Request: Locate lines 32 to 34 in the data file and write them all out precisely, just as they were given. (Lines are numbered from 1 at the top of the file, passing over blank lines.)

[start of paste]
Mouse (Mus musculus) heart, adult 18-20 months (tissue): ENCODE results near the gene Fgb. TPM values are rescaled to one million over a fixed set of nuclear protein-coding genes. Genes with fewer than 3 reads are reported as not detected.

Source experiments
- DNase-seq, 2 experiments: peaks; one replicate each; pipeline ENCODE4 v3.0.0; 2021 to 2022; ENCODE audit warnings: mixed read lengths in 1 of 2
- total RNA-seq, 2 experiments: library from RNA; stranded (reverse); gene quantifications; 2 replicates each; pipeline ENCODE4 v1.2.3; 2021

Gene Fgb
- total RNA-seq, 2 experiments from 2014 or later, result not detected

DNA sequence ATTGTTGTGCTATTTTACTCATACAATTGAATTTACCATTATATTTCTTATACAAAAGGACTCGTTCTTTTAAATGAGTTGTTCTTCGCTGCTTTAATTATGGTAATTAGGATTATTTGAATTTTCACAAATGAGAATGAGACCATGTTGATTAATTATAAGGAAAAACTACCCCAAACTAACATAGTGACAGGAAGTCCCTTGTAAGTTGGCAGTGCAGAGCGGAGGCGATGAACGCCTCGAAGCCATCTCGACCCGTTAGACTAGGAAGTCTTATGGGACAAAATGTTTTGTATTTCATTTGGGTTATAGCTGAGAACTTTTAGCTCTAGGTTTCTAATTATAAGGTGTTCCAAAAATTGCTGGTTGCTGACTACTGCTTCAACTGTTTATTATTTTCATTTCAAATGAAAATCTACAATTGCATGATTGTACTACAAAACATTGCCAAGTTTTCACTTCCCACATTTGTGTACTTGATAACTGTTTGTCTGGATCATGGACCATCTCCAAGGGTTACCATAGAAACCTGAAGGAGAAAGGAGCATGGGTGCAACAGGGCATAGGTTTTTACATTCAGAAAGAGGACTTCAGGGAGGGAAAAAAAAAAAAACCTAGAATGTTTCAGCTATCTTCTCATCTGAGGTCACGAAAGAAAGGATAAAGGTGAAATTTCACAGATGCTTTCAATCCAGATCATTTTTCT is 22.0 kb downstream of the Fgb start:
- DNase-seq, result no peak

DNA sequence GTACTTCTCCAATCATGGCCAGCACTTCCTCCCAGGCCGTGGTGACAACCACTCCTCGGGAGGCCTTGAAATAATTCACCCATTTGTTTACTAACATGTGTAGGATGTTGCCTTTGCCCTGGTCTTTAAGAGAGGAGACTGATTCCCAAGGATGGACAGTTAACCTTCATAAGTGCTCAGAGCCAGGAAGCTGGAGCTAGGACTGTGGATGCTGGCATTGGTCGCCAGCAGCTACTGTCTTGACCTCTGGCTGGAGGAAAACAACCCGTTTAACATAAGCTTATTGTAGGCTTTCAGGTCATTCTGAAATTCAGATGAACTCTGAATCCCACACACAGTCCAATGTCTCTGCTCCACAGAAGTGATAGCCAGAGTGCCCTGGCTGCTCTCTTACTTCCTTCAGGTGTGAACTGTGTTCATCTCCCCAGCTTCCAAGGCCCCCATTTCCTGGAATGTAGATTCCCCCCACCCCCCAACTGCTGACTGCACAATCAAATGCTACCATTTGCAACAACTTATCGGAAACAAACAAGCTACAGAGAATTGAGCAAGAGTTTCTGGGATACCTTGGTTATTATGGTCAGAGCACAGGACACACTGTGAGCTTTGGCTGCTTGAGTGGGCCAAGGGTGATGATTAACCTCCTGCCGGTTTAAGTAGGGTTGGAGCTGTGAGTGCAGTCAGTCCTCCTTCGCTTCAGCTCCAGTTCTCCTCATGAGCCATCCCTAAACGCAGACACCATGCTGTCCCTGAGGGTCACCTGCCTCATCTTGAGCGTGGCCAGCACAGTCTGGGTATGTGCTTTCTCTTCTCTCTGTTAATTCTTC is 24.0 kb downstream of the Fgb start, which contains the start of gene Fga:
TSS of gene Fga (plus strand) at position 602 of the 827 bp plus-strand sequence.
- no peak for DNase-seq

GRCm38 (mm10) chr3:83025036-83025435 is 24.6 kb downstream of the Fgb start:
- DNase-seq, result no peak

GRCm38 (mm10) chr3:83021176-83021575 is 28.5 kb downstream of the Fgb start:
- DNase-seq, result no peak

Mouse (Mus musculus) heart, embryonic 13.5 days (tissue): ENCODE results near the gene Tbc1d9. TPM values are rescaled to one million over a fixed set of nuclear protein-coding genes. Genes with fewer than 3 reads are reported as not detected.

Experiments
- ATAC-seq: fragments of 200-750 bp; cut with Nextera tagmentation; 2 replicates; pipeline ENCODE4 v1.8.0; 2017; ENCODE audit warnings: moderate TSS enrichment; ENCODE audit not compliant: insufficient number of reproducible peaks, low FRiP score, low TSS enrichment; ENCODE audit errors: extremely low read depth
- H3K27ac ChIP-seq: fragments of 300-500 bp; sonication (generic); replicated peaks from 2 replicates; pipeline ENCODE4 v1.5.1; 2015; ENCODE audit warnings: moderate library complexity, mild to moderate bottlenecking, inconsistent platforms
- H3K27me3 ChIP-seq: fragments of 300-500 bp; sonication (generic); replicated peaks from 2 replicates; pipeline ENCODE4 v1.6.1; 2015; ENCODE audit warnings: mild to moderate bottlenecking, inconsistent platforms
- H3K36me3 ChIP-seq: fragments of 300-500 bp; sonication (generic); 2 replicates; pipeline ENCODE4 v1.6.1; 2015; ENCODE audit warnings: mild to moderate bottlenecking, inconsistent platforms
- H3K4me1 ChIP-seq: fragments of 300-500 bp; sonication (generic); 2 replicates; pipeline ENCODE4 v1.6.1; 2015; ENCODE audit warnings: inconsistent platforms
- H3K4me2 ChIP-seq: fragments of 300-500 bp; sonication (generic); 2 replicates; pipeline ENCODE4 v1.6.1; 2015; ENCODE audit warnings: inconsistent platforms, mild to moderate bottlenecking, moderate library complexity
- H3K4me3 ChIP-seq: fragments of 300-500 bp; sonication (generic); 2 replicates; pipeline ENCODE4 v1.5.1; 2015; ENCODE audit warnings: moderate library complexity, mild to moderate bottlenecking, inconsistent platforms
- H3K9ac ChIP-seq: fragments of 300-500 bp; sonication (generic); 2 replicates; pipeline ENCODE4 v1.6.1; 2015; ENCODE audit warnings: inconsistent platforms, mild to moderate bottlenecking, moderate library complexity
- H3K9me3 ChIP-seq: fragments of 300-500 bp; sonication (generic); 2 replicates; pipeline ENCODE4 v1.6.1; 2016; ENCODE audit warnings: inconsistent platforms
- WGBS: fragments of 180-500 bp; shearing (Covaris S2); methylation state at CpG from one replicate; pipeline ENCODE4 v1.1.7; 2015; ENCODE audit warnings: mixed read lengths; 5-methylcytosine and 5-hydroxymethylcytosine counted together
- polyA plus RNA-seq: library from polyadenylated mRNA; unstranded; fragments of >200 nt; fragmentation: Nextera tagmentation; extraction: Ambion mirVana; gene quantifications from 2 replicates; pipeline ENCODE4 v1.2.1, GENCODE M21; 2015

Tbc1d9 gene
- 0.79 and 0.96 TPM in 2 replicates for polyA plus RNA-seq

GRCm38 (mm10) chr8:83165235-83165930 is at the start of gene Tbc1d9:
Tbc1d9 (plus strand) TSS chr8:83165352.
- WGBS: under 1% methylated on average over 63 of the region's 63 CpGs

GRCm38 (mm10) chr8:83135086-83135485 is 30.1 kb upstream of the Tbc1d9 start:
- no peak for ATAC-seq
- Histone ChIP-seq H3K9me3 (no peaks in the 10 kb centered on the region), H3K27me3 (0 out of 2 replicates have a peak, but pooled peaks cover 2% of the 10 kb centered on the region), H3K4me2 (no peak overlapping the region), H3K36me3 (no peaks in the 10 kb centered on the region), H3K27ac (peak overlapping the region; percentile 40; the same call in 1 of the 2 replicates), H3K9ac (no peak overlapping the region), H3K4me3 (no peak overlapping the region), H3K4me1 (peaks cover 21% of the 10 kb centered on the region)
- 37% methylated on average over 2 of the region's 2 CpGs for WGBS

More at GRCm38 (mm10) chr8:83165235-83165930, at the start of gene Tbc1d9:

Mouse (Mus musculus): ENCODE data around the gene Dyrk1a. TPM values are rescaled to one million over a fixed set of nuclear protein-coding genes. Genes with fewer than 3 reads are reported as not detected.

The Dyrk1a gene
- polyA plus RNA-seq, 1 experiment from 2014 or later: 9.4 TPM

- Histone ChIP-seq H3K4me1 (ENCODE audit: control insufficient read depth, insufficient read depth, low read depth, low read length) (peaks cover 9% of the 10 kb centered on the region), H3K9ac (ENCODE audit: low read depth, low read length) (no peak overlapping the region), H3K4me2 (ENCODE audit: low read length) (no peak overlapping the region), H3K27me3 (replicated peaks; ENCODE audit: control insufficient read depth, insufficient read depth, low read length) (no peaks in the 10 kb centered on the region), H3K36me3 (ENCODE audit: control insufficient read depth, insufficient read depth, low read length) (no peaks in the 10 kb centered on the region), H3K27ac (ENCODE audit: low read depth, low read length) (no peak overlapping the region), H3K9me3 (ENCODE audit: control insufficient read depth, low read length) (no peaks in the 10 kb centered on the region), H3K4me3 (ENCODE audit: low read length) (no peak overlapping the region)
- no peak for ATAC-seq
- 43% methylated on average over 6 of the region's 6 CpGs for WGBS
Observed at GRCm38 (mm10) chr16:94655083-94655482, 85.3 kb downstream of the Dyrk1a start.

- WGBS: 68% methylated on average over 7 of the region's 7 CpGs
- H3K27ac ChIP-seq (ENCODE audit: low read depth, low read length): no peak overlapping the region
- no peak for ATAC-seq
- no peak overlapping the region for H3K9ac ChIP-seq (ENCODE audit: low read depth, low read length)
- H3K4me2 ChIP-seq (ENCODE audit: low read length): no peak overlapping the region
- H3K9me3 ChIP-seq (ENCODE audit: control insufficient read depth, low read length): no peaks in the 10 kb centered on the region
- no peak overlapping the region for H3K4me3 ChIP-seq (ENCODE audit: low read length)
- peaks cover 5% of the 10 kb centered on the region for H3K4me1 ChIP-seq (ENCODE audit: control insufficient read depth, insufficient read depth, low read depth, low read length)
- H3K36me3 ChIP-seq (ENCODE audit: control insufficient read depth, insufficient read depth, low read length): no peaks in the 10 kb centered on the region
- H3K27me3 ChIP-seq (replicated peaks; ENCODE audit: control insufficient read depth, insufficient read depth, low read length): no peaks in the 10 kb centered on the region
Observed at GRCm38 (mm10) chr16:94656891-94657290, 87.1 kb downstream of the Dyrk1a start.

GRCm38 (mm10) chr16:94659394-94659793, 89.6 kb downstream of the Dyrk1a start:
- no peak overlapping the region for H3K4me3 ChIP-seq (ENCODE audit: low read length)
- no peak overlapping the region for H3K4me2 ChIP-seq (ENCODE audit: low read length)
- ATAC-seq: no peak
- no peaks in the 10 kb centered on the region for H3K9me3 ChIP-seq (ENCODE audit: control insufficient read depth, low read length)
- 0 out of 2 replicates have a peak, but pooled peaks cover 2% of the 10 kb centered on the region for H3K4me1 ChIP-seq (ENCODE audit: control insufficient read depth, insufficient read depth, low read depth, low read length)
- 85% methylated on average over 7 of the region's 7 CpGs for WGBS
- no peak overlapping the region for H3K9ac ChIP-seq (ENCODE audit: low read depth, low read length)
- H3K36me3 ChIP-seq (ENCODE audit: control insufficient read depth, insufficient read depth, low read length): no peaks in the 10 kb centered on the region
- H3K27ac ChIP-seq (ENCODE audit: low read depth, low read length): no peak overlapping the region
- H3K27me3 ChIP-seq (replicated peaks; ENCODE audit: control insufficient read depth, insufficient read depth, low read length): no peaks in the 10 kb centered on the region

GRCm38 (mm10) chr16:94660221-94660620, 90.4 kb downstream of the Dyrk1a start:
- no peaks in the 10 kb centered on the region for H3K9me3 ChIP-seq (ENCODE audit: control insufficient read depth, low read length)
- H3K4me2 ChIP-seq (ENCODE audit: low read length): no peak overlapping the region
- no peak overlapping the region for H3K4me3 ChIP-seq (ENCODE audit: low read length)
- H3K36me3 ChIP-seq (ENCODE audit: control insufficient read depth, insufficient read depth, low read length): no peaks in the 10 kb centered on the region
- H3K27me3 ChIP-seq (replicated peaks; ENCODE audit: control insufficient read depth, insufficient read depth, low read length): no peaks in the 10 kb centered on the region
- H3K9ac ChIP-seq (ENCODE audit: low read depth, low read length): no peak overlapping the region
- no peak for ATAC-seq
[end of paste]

Tbc1d9 (plus strand) TSS chr8:83165352.
- WGBS: under 1% methylated on average over 63 of the region's 63 CpGs

GRCm38 (mm10) chr8:83135086-83135485 is 30.1 kb upstream of the Tbc1d9 start: